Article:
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Tuesday, October 21, 2014

Phyllis Schlafly on early voting, especially in Ohio

 Photo credit: dailycaller.com

Phyllis Schlafly on early voting, especially in Ohio, from Townhall:
Although the midterm elections are still two weeks away, about two million Americans have already voted. The circus of early and mail-in voting undermines the federal law, which provides: "The Tuesday next after the first Monday in November, in every even numbered year, is established as the day for the election."
When our national elections were held on one unifying day, discussions and debates could continue among family, neighbors and the media up until the day that virtually everyone voted. The one and only debate between Ronald Reagan and Jimmy Carter occurred only a week before Election Day in 1980, with the candidates tied in the polls while a television audience of perhaps 120 million people watched.
Why rampant early voting is even allowed remains a mystery. The Constitution requires that the members of the Electoral College, who elect the president, must cast their votes on the same day throughout the nation, because our founding fathers wisely sought to avoid the mischief caused by early voting.
Yet in this year's race for the U.S. Senate in Iowa, which may decide which party controls the Senate beginning January, some 170,000 Iowans had already cast their votes before the candidates held a key debate. Those votes that are cast before debates are held can hardly be desirable.
In Congress, a representative may change the vote he cast for or against a piece of legislation up until all the votes are cast and the voting period is closed. But the millions who vote early cannot change their vote based on new information, and candidates are wasting time and money campaigning in front of people who have already voted.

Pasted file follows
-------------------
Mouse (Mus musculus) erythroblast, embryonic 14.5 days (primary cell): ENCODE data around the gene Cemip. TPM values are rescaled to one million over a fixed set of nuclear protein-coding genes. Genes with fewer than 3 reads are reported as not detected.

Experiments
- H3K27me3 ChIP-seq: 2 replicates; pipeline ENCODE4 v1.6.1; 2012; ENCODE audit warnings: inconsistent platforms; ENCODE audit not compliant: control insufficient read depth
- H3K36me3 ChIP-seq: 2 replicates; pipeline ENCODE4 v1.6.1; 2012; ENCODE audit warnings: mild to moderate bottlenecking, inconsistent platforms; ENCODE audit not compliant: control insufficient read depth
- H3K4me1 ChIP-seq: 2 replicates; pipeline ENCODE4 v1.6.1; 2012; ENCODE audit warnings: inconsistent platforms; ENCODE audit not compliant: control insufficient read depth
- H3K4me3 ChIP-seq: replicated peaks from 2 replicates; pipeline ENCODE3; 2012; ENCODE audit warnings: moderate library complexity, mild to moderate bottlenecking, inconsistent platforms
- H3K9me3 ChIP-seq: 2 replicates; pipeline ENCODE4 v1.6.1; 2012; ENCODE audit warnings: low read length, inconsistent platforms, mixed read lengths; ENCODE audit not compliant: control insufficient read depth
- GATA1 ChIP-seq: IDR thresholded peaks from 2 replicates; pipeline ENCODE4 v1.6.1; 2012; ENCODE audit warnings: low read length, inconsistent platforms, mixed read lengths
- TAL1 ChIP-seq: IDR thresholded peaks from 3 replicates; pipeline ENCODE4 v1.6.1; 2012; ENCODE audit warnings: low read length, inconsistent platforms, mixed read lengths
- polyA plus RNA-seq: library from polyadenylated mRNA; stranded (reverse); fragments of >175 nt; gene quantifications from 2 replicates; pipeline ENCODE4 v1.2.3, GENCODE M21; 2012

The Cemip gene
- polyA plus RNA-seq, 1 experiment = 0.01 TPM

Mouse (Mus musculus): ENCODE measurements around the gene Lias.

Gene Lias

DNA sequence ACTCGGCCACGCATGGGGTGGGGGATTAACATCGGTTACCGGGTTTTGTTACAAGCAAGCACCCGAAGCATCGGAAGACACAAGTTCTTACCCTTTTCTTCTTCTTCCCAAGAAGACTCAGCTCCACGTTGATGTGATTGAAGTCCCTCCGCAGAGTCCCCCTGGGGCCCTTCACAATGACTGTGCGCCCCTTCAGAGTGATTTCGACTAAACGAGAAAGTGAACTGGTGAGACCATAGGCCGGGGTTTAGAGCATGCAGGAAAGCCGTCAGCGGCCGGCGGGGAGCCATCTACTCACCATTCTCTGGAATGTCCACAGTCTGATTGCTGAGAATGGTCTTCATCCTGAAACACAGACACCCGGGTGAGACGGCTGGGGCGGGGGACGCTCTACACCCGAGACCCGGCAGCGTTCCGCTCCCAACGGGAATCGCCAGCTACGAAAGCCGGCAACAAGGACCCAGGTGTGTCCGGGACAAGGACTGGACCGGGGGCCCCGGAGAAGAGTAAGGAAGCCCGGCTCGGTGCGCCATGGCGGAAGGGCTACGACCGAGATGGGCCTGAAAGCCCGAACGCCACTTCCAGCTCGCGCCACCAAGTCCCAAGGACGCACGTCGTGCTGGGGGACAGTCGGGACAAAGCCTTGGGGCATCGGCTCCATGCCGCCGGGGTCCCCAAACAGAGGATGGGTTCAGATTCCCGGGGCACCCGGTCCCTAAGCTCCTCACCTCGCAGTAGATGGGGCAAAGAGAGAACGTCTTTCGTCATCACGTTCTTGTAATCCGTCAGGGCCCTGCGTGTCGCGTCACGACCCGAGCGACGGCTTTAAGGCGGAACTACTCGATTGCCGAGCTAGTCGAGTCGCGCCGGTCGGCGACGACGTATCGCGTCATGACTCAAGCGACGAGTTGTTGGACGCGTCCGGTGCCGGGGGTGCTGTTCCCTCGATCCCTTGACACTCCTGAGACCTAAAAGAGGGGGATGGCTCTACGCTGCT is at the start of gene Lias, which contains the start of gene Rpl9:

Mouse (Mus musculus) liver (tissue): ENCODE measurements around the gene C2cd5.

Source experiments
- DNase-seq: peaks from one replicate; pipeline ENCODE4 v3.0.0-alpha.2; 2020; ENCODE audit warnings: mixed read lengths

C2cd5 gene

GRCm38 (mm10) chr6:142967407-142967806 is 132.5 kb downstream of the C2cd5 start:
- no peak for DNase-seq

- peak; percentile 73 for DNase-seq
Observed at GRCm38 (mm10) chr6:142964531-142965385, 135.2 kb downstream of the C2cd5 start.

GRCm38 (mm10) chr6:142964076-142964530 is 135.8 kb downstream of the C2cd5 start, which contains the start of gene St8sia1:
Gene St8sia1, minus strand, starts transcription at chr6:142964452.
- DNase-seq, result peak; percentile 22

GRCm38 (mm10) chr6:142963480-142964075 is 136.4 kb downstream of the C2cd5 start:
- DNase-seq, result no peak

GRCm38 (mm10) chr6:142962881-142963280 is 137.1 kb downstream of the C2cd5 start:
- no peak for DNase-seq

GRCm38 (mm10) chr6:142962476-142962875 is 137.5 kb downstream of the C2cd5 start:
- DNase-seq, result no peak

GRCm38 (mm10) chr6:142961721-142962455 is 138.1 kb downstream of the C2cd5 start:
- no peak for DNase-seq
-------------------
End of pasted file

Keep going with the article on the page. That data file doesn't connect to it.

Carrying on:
Because of the Ebola scandal, some may wish to change their vote, but that is impossible for those who have already voted. Some early voters may die before Election Day, and early voting allows the votes of those dead people to be included. If there is any dispute over whether their votes were valid or fraudulent, they are no longer with us to defend themselves.
Typically, there are no poll watchers during early voting, so the integrity of the casting of the ballots cannot be monitored. Many of the early votes are cast in a coercive environment, such as a union boss driving employees to the polls and watching over the process so there is no guarantee that their votes will be private.
Democrats promote early voting for the same reason they oppose voter ID: because they view early voting as helping their side. In the absurdly long 35-day period of early voting in Ohio in 2012, Democrats racked up perhaps a million-vote advantage over Republicans before Election Day was ever reached.
. . .
Romney lacked a message, too, but he was mainly defeated by the Democrats' superb ground game, which exploited early voting in key states such as Florida and Ohio. By continuously updating their computer-based information about who had not yet voted, Democrats could harass and nag low-information voters until they turned in their ballots.
Read the rest here.

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